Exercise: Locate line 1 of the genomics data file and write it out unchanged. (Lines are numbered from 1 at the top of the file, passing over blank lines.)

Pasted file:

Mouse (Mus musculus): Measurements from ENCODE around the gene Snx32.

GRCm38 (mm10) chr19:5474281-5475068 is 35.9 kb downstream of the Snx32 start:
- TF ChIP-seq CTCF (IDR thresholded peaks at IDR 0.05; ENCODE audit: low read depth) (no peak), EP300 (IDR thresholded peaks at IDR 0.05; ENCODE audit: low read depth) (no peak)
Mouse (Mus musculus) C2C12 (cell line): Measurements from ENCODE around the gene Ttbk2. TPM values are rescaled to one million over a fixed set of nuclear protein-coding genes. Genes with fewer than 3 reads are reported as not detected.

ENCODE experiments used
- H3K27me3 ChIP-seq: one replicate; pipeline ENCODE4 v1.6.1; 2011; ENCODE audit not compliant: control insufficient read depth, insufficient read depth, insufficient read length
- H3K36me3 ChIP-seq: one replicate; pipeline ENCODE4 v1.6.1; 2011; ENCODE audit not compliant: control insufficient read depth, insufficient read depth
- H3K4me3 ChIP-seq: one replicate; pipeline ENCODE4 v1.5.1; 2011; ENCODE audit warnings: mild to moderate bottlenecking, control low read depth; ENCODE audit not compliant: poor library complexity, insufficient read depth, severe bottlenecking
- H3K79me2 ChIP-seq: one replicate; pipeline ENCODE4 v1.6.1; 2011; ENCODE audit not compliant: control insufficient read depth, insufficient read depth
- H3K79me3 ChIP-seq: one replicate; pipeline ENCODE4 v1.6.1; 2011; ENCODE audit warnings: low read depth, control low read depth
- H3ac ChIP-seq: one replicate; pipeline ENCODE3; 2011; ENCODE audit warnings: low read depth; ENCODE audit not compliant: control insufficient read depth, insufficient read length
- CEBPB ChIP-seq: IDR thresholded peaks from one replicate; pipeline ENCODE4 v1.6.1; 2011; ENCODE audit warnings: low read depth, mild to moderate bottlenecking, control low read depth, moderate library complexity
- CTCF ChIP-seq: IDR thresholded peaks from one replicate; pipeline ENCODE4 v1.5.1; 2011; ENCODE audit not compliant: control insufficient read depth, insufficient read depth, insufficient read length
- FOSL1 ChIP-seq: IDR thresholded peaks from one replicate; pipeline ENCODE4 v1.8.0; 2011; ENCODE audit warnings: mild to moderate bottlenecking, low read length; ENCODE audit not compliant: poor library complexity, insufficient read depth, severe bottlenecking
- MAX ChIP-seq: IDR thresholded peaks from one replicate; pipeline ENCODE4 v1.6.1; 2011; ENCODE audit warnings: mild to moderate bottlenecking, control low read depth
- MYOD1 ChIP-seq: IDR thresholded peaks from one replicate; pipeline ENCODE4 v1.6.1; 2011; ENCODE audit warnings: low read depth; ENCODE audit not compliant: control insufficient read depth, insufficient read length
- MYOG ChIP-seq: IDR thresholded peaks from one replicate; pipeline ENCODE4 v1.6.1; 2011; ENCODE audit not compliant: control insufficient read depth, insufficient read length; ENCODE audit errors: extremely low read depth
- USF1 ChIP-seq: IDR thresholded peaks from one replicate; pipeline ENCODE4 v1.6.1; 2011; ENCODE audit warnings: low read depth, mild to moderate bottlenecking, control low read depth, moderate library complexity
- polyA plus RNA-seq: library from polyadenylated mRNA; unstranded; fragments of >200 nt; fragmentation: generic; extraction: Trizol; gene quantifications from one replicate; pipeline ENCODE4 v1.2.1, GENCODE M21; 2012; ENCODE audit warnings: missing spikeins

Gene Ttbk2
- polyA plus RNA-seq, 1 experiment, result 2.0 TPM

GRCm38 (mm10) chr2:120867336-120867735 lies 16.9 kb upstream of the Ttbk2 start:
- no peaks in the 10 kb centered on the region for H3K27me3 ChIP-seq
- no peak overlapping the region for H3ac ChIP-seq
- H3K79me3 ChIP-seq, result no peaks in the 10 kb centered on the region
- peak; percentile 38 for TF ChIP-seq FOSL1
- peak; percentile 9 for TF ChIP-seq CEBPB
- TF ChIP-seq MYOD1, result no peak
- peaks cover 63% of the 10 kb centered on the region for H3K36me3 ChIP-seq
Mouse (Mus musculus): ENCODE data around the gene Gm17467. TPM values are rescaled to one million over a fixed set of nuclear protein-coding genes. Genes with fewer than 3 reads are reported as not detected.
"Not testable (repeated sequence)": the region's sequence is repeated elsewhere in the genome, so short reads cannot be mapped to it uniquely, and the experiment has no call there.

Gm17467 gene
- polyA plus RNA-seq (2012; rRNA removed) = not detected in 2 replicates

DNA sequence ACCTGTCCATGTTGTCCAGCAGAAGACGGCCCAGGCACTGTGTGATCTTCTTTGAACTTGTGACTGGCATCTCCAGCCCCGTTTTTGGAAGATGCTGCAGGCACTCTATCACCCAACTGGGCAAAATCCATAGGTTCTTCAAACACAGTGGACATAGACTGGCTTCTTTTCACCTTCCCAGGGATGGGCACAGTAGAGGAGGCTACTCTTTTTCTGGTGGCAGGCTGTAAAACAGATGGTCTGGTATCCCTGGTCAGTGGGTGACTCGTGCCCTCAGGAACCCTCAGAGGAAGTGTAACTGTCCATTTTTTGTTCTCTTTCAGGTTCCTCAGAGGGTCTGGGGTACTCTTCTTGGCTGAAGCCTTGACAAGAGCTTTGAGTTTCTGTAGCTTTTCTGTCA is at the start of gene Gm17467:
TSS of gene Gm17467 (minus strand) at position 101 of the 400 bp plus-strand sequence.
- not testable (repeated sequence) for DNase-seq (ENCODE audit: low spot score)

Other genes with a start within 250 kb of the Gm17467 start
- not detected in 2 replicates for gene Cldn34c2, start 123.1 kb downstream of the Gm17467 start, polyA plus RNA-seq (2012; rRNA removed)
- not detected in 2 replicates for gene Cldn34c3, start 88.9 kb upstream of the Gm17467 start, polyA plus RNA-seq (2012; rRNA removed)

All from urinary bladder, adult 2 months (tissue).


Mouse (Mus musculus): Measurements from ENCODE around the gene Snx32.